These Common Dog Breeds Were Once Farmhands

Can you picture this pup on a farm?

istolethetv via Wikimedia Commons

A lot of today's most common canine breeds originally started out as field pups—not lap dogs. While these guys may now be more comfortable with their humans on the couch, they were originally bred to help out around the farm. Take a look.

Dachshund

Anna Utehina via Wikimedia Commons

The dachshund’s short legs and long bodies are not an accident of nature. Their name translates to “badger dog.” and they were bred in Germany beginning in the 15th century to hunt badgers, the bane of European farmers, according to the American Kennel Club. Badgers are omnivorous as well as being burrowers. Their holes would wreak havoc on everything from fencing to equipment to drain pipes and even livestock, which could be injured by tripping over the holes. The dachshund was slim and short enough to get into small tunnels and their outsized fearlessness was also important for facing down a cornered badger. Even their tails, which famously curl upwards, helped in their jobs: It could be seen by their owners in tall grass and used as a handy way to pull the dog out if it got stuck in a burrow.

Welsh Corgi

A Pembroke Welsh corgi. Pmuths1956 via Wikimedia Commons.

Before they were the beloved pets of Queen Elizabeth II or the butt of a million internet memes, Welsh corgis, another long, low-to-the-ground dog, were all about herding. There are actually two distinct breeds—the Cardigan Welsh corgi and the Pembroke Welsh corgi, the latter of which is tailless—that came from different ancestors and were crossbred in the 19th century. Cardigans are the older breed, having been brought to the British Isles by the Celts more than 3,000 years ago. The Pembrokes though aren’t much younger—their ancestors came to Wales with Flemish weavers nearly a thousand years ago. Corgis were used as general farm dogs and to herd a variety of livestock from sheep to cattle to ducks. If you’ve ever had a corgi nip at your heel, don’t take it personally—it was only doing it’s job. 

 

Komondor

Nikki68 via Wikimedia Commons

This breed resembles a large mop thanks to its dreadlock-like curls called “cords.” While music fans might know this variety from the cover of Beck’s 1996 album “Odelay,” which shows a komondor leaping over a hurdle, the animal has a long history going back ten centuries. This Hungarian breed usually weighs in at about 110 pounds and is at least 27 ½ inches tall at the shoulders for males, and is large, muscular, and brave, making it the perfect dog to watch over sheep and cattle. Unlike herding dogs, komondors were used as muscle to keep predators, like wolves and humans, at bay rather than to keep livestock together. Their shaggy coats kept them warm, made it difficult for attacking animals to get a hold of them, and helped them blend in with the sheep they were protecting in order to surprise predators.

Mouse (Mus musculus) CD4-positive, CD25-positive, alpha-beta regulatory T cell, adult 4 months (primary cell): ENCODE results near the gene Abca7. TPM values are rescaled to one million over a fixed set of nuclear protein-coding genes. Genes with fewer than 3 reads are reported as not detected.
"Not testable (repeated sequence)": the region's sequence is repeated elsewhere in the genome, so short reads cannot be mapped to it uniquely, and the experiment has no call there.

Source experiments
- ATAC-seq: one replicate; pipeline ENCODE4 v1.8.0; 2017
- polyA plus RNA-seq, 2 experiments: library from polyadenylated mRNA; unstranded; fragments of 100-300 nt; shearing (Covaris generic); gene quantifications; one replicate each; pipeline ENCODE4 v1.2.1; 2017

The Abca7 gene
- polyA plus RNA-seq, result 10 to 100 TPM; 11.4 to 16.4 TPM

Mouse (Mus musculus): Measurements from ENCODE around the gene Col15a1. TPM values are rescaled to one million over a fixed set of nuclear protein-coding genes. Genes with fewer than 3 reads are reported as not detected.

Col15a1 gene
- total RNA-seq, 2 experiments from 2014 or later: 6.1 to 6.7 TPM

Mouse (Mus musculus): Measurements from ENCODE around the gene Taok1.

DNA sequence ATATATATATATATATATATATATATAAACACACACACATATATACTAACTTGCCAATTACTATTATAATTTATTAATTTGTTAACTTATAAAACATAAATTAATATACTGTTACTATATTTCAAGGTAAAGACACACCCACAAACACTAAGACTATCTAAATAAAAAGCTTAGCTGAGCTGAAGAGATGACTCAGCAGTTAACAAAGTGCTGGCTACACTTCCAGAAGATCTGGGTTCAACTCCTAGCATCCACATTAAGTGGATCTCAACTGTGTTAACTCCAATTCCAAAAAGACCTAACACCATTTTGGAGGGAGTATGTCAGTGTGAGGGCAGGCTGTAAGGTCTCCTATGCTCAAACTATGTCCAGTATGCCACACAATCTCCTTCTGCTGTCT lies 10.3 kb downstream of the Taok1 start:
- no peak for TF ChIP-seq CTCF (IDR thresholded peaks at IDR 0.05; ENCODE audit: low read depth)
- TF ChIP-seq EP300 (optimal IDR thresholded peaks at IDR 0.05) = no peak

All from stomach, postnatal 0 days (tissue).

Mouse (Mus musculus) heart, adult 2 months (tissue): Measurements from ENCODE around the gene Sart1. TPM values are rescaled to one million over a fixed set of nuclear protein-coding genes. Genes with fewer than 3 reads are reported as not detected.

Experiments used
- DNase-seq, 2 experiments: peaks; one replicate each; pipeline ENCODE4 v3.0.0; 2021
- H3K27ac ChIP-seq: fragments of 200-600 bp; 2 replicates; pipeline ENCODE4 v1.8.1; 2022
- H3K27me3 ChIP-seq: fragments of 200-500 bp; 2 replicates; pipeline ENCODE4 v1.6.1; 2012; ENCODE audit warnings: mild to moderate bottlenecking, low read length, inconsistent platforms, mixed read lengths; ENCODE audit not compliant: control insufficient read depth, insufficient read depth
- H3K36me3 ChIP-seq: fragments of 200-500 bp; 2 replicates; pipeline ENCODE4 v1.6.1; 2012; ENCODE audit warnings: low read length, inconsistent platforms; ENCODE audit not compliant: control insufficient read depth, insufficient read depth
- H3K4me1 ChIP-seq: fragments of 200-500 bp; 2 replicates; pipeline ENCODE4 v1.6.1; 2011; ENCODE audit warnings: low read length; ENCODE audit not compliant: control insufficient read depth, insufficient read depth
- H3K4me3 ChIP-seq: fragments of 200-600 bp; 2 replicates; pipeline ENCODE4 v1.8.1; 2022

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Bernese Mountain Dog

Ocmey via Wikimedia Commons.

This breed has become pretty popular in the last few years and while you’re more likely to see it in the family SUV than on a farm, these days that’s exactly what these big ol’ dogs from Switzerland were bred for. The Bernese mountain dog’s ancestors were brought to Switzerland more than 2,000 years ago by invading Romans and were then adopted by farmers, especially in the Berne region, as general farm dogs. They were used as watchdogs to accompany cows to and from pasture, and were even used to help with deliveries—they would haul large containers of milk from the farm to the dairy by cart

Rat Terrier

Michael Geary via Wikimedia Commons

Like the dachshund, which specialized in badgers, the rat terrier was used on farms to help keep down the vermin population. Rat terriers were first bred in the United States in the 19th century from a variety of European terriers. They’re sturdy, compact and fast, and it’s these attributes that help rat terriers catch small critters both above and below ground. Back in the 1920s and 30s, they were the go-to dog for American farmers.

Have a farm dog of your own you want to share with the world? Post it on social media with the tag #IAmAModernFarmDog, and we’ll repost what we can! 

These Common Dog Breeds Were Once Farmhands